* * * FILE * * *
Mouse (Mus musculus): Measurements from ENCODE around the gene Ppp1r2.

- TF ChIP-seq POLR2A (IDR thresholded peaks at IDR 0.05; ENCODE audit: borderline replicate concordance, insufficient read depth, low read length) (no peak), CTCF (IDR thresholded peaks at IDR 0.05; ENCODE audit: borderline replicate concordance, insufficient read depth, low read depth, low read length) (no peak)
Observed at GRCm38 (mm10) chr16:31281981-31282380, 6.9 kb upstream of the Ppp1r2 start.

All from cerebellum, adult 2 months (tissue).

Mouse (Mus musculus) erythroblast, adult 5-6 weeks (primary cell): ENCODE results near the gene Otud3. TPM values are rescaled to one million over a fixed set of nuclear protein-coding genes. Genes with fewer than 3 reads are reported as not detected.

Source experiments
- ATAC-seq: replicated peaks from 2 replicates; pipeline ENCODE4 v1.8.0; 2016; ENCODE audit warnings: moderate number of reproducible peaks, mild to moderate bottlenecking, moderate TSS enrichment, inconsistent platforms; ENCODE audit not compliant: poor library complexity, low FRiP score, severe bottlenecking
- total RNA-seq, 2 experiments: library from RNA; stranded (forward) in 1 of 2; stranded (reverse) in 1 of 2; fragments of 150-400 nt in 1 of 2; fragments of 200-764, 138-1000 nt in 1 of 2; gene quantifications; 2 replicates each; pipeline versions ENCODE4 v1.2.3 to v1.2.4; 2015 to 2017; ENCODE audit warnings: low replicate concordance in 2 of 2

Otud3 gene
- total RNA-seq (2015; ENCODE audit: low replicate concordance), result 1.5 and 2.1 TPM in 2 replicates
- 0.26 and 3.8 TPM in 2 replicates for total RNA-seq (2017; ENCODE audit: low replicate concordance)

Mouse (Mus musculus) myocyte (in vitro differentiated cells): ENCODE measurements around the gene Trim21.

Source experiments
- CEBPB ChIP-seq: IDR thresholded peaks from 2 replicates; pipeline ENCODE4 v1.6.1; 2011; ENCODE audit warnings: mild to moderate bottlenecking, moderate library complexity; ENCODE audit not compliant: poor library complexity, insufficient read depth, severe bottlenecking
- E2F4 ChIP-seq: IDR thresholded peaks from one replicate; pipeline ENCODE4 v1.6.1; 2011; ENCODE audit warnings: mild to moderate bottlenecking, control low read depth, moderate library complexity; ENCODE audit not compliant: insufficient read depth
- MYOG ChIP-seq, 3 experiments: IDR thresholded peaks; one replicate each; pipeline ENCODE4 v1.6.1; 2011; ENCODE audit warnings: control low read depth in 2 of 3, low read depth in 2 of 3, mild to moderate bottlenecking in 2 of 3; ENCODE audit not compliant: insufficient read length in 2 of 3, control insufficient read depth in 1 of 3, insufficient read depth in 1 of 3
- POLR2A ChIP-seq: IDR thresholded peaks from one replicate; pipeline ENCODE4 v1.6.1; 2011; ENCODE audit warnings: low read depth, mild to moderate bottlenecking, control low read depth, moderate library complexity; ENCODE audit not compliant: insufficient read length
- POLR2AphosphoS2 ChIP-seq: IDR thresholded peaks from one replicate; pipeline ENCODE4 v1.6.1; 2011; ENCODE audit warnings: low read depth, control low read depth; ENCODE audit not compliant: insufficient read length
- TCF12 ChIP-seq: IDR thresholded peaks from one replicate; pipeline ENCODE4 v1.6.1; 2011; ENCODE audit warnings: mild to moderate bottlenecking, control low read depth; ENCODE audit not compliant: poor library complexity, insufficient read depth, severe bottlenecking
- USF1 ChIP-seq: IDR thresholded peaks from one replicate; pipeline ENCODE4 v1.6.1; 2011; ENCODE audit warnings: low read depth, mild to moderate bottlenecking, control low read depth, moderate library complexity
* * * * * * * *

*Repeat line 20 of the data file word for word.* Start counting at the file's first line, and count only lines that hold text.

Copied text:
- USF1 ChIP-seq: IDR thresholded peaks from one replicate; pipeline ENCODE4 v1.6.1; 2011; ENCODE audit warnings: low read depth, mild to moderate bottlenecking, control low read depth, moderate library complexity